In today’s interconnected world, the rapid digitization of economies has brought immense opportunities for growth and development, and Africa is no exception.
With the continent experiencing a surge in internet access and mobile penetration, Africa’s digital economy holds significant promise.
To unlock its full potential, the African digital market, characterised by digital payments, e-commerce, some of the best options trading platforms, and more, needs robust cybersecurity measures.
However, with this growth comes an alarming rise in cyber threats, necessitating urgent action to fortify Africa’s cybersecurity landscape and protect its digital future.
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To address this problem, global management consultancy Kearney has developed a white paper titled “Cybersecurity in Africa: A Call to Action.” It sheds light on the pressing need for Africa to enhance its cybersecurity resilience. Before we discuss strengthening Africa’s cybersecurity, it would be best to have an overview of this paper.
The potential of Africa’s internet economy to significantly contribute to its overall economic growth is undeniable. However, to unlock this potential, the continent must address the pressing issue of cybersecurity.
The impact of cybercrime on Africa’s GDP has already been substantial, causing a reduction of over 10% in 2021 and incurring a staggering cost of $4.12 billion.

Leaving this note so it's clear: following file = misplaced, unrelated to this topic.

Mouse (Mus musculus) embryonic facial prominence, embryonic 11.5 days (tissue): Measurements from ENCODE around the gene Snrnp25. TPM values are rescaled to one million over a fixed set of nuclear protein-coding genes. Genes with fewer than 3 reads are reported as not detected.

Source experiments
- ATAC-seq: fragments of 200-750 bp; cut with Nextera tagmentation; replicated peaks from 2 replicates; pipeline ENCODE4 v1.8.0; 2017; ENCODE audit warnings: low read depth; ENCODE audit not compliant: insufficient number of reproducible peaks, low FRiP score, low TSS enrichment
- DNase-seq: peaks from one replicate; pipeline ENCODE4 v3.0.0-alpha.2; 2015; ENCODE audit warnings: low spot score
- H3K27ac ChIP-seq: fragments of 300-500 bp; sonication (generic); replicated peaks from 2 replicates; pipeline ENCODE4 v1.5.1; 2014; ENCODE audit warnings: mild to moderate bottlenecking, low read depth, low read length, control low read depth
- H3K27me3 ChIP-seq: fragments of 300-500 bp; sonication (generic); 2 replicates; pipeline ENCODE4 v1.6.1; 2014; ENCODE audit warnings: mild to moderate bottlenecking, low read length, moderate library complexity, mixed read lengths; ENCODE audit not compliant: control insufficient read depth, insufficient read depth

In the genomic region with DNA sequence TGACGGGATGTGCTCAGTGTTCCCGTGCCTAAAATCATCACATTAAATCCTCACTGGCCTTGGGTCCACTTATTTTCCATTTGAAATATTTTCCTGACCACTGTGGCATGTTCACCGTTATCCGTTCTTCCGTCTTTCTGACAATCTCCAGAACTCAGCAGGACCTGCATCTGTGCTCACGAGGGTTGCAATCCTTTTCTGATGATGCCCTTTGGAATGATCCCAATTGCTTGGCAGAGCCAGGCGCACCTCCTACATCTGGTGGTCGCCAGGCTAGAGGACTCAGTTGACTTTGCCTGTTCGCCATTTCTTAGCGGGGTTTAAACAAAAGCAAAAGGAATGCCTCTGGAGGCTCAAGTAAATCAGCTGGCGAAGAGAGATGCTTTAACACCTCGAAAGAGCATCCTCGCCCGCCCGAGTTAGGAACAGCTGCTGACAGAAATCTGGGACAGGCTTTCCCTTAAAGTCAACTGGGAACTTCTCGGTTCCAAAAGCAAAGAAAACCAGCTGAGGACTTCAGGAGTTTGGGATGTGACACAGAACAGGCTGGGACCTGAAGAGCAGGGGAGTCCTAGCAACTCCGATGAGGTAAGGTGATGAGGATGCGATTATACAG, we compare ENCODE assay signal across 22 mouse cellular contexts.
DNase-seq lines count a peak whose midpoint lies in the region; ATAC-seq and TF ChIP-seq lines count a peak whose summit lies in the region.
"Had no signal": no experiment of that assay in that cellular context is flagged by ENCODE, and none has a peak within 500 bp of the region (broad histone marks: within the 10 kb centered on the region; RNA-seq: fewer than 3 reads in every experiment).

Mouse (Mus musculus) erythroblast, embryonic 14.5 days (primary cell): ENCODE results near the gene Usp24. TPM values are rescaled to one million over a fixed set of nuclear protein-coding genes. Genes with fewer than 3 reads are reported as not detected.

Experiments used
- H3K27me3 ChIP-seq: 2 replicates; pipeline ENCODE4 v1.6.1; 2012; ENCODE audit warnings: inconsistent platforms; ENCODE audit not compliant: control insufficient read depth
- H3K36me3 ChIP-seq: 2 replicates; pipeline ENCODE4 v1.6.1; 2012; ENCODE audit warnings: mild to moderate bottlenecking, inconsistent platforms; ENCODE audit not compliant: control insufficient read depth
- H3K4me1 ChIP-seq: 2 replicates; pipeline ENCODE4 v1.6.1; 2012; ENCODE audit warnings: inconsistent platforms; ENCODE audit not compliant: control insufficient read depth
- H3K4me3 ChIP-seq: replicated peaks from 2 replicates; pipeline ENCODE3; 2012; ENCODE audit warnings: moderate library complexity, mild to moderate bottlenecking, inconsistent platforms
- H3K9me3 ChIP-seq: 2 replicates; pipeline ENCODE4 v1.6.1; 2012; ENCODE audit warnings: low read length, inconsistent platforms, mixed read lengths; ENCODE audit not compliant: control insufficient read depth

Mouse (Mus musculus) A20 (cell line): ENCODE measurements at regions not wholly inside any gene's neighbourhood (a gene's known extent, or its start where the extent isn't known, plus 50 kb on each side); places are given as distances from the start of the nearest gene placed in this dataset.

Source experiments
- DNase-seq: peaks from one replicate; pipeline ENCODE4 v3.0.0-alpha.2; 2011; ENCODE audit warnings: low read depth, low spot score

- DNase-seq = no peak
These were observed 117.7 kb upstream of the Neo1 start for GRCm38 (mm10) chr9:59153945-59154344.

Recent reports from Statista.com shed light on the severity of the situation. In 2022, about 31% of surveyed companies in East Africa experienced cyber-attacks, surpassing the rate in the Southern Africa region, where approximately 23% of businesses reported similar attacks. These numbers highlight the urgent need for robust cybersecurity measures across the continent.
Globally, the seriousness of cybercrime is evident. Nearly 1 billion emails are exposed yearly, affecting 1 in 5 internet users. The financial consequences are substantial, with data breaches costing businesses an average of $4.35 million in 2022.
The alarming 236.1 million ransomware attacks occurring worldwide in the first half of 2022 further emphasises the scale of the challenge. Phishing remains the most common cyber threat facing businesses and individuals worldwide.
Within Africa, specific countries have faced significant cybercrime challenges. South Africa has reported many cybercrime victims, while Nigeria struggles with malware-infected applications on mobile phones.
Additionally, the alarming allegations of cyber espionage at the African Union’s headquarters underscore the critical need for strengthened cybersecurity measures.
The uniqueness of Africa’s situation lies in its potential for economic growth through the internet economy, juxtaposed against the growing threat of cybercrime that poses severe risks to this potential.
Addressing cybersecurity issues is crucial for Africa to safeguard its economic interests, protect its citizens and businesses, and pave the way for a prosperous digital future.